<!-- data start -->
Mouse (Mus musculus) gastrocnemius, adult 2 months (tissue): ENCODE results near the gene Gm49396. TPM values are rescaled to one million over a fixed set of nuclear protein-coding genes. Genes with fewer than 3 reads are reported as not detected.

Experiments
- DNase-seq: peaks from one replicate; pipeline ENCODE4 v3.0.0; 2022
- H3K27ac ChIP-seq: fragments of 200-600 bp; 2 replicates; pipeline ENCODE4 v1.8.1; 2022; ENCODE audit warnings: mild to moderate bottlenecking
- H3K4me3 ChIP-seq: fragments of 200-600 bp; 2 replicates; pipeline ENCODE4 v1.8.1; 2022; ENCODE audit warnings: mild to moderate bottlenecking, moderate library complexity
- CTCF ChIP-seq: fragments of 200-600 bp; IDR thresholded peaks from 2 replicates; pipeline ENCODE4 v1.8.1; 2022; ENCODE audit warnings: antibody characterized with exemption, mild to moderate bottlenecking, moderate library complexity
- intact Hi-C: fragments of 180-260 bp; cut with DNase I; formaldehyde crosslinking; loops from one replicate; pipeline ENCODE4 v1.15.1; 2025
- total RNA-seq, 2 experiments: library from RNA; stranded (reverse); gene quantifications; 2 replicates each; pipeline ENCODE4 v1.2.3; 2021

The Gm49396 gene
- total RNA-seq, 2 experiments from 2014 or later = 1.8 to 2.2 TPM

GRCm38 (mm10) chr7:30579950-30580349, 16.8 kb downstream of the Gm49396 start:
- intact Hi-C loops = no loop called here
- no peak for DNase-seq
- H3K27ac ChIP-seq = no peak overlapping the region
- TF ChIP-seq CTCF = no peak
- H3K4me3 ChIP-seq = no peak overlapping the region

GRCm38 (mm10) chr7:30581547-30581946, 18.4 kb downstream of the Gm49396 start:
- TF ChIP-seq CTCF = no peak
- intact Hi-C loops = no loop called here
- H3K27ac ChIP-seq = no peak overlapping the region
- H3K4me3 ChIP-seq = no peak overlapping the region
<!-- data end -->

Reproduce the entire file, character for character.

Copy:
Mouse (Mus musculus) gastrocnemius, adult 2 months (tissue): ENCODE results near the gene Gm49396. TPM values are rescaled to one million over a fixed set of nuclear protein-coding genes. Genes with fewer than 3 reads are reported as not detected.

Experiments
- DNase-seq: peaks from one replicate; pipeline ENCODE4 v3.0.0; 2022
- H3K27ac ChIP-seq: fragments of 200-600 bp; 2 replicates; pipeline ENCODE4 v1.8.1; 2022; ENCODE audit warnings: mild to moderate bottlenecking
- H3K4me3 ChIP-seq: fragments of 200-600 bp; 2 replicates; pipeline ENCODE4 v1.8.1; 2022; ENCODE audit warnings: mild to moderate bottlenecking, moderate library complexity
- CTCF ChIP-seq: fragments of 200-600 bp; IDR thresholded peaks from 2 replicates; pipeline ENCODE4 v1.8.1; 2022; ENCODE audit warnings: antibody characterized with exemption, mild to moderate bottlenecking, moderate library complexity
- intact Hi-C: fragments of 180-260 bp; cut with DNase I; formaldehyde crosslinking; loops from one replicate; pipeline ENCODE4 v1.15.1; 2025
- total RNA-seq, 2 experiments: library from RNA; stranded (reverse); gene quantifications; 2 replicates each; pipeline ENCODE4 v1.2.3; 2021

The Gm49396 gene
- total RNA-seq, 2 experiments from 2014 or later = 1.8 to 2.2 TPM

GRCm38 (mm10) chr7:30579950-30580349, 16.8 kb downstream of the Gm49396 start:
- intact Hi-C loops = no loop called here
- no peak for DNase-seq
- H3K27ac ChIP-seq = no peak overlapping the region
- TF ChIP-seq CTCF = no peak
- H3K4me3 ChIP-seq = no peak overlapping the region

GRCm38 (mm10) chr7:30581547-30581946, 18.4 kb downstream of the Gm49396 start:
- TF ChIP-seq CTCF = no peak
- intact Hi-C loops = no loop called here
- H3K27ac ChIP-seq = no peak overlapping the region
- H3K4me3 ChIP-seq = no peak overlapping the region